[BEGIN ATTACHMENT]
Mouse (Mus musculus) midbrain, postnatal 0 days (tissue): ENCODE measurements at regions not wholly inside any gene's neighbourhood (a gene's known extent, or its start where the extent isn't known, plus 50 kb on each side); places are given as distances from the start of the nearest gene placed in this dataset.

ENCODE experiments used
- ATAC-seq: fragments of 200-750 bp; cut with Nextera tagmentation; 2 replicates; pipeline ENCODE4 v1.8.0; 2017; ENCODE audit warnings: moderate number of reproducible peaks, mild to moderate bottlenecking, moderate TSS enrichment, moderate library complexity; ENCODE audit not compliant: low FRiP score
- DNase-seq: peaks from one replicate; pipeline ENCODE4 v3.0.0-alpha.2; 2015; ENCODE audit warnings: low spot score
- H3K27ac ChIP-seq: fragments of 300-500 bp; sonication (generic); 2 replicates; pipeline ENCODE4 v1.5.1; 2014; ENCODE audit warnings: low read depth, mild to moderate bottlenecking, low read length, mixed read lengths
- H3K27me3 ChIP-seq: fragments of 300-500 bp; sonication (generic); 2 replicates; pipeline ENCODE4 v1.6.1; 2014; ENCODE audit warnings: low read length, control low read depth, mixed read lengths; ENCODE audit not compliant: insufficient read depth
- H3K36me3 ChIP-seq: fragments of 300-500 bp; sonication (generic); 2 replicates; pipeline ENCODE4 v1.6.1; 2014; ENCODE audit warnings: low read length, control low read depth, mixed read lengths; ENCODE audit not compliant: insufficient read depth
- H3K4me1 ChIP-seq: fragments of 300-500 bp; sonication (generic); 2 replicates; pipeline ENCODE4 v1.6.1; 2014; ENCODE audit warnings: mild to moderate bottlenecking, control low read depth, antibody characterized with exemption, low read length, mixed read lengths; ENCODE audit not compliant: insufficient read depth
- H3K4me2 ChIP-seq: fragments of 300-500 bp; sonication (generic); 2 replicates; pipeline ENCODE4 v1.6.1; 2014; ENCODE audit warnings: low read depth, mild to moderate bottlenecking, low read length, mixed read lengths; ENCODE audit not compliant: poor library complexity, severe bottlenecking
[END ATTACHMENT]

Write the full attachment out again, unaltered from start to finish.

Mouse (Mus musculus) midbrain, postnatal 0 days (tissue): ENCODE measurements at regions not wholly inside any gene's neighbourhood (a gene's known extent, or its start where the extent isn't known, plus 50 kb on each side); places are given as distances from the start of the nearest gene placed in this dataset.

ENCODE experiments used
- ATAC-seq: fragments of 200-750 bp; cut with Nextera tagmentation; 2 replicates; pipeline ENCODE4 v1.8.0; 2017; ENCODE audit warnings: moderate number of reproducible peaks, mild to moderate bottlenecking, moderate TSS enrichment, moderate library complexity; ENCODE audit not compliant: low FRiP score
- DNase-seq: peaks from one replicate; pipeline ENCODE4 v3.0.0-alpha.2; 2015; ENCODE audit warnings: low spot score
- H3K27ac ChIP-seq: fragments of 300-500 bp; sonication (generic); 2 replicates; pipeline ENCODE4 v1.5.1; 2014; ENCODE audit warnings: low read depth, mild to moderate bottlenecking, low read length, mixed read lengths
- H3K27me3 ChIP-seq: fragments of 300-500 bp; sonication (generic); 2 replicates; pipeline ENCODE4 v1.6.1; 2014; ENCODE audit warnings: low read length, control low read depth, mixed read lengths; ENCODE audit not compliant: insufficient read depth
- H3K36me3 ChIP-seq: fragments of 300-500 bp; sonication (generic); 2 replicates; pipeline ENCODE4 v1.6.1; 2014; ENCODE audit warnings: low read length, control low read depth, mixed read lengths; ENCODE audit not compliant: insufficient read depth
- H3K4me1 ChIP-seq: fragments of 300-500 bp; sonication (generic); 2 replicates; pipeline ENCODE4 v1.6.1; 2014; ENCODE audit warnings: mild to moderate bottlenecking, control low read depth, antibody characterized with exemption, low read length, mixed read lengths; ENCODE audit not compliant: insufficient read depth
- H3K4me2 ChIP-seq: fragments of 300-500 bp; sonication (generic); 2 replicates; pipeline ENCODE4 v1.6.1; 2014; ENCODE audit warnings: low read depth, mild to moderate bottlenecking, low read length, mixed read lengths; ENCODE audit not compliant: poor library complexity, severe bottlenecking